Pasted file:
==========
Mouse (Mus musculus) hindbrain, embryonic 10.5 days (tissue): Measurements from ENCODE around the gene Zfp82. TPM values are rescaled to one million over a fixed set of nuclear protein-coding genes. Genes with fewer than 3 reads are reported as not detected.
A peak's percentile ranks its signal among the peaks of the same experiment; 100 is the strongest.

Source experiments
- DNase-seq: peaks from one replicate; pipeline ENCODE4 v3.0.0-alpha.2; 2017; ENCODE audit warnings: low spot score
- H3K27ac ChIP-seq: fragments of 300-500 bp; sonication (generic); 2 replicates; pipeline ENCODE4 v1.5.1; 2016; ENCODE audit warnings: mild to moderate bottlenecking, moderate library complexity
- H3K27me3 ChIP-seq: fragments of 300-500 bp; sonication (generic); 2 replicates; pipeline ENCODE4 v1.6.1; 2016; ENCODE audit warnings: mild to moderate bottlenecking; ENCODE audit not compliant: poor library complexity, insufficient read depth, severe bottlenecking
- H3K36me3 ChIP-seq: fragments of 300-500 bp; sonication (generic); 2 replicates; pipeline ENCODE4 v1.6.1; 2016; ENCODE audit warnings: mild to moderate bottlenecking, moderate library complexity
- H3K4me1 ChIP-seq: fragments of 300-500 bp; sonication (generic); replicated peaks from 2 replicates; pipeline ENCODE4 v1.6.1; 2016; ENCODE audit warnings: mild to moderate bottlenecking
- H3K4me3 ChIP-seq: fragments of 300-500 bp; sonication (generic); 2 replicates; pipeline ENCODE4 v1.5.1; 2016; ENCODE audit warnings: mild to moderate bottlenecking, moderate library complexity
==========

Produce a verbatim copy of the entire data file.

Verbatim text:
Mouse (Mus musculus) hindbrain, embryonic 10.5 days (tissue): Measurements from ENCODE around the gene Zfp82. TPM values are rescaled to one million over a fixed set of nuclear protein-coding genes. Genes with fewer than 3 reads are reported as not detected.
A peak's percentile ranks its signal among the peaks of the same experiment; 100 is the strongest.

Source experiments
- DNase-seq: peaks from one replicate; pipeline ENCODE4 v3.0.0-alpha.2; 2017; ENCODE audit warnings: low spot score
- H3K27ac ChIP-seq: fragments of 300-500 bp; sonication (generic); 2 replicates; pipeline ENCODE4 v1.5.1; 2016; ENCODE audit warnings: mild to moderate bottlenecking, moderate library complexity
- H3K27me3 ChIP-seq: fragments of 300-500 bp; sonication (generic); 2 replicates; pipeline ENCODE4 v1.6.1; 2016; ENCODE audit warnings: mild to moderate bottlenecking; ENCODE audit not compliant: poor library complexity, insufficient read depth, severe bottlenecking
- H3K36me3 ChIP-seq: fragments of 300-500 bp; sonication (generic); 2 replicates; pipeline ENCODE4 v1.6.1; 2016; ENCODE audit warnings: mild to moderate bottlenecking, moderate library complexity
- H3K4me1 ChIP-seq: fragments of 300-500 bp; sonication (generic); replicated peaks from 2 replicates; pipeline ENCODE4 v1.6.1; 2016; ENCODE audit warnings: mild to moderate bottlenecking
- H3K4me3 ChIP-seq: fragments of 300-500 bp; sonication (generic); 2 replicates; pipeline ENCODE4 v1.5.1; 2016; ENCODE audit warnings: mild to moderate bottlenecking, moderate library complexity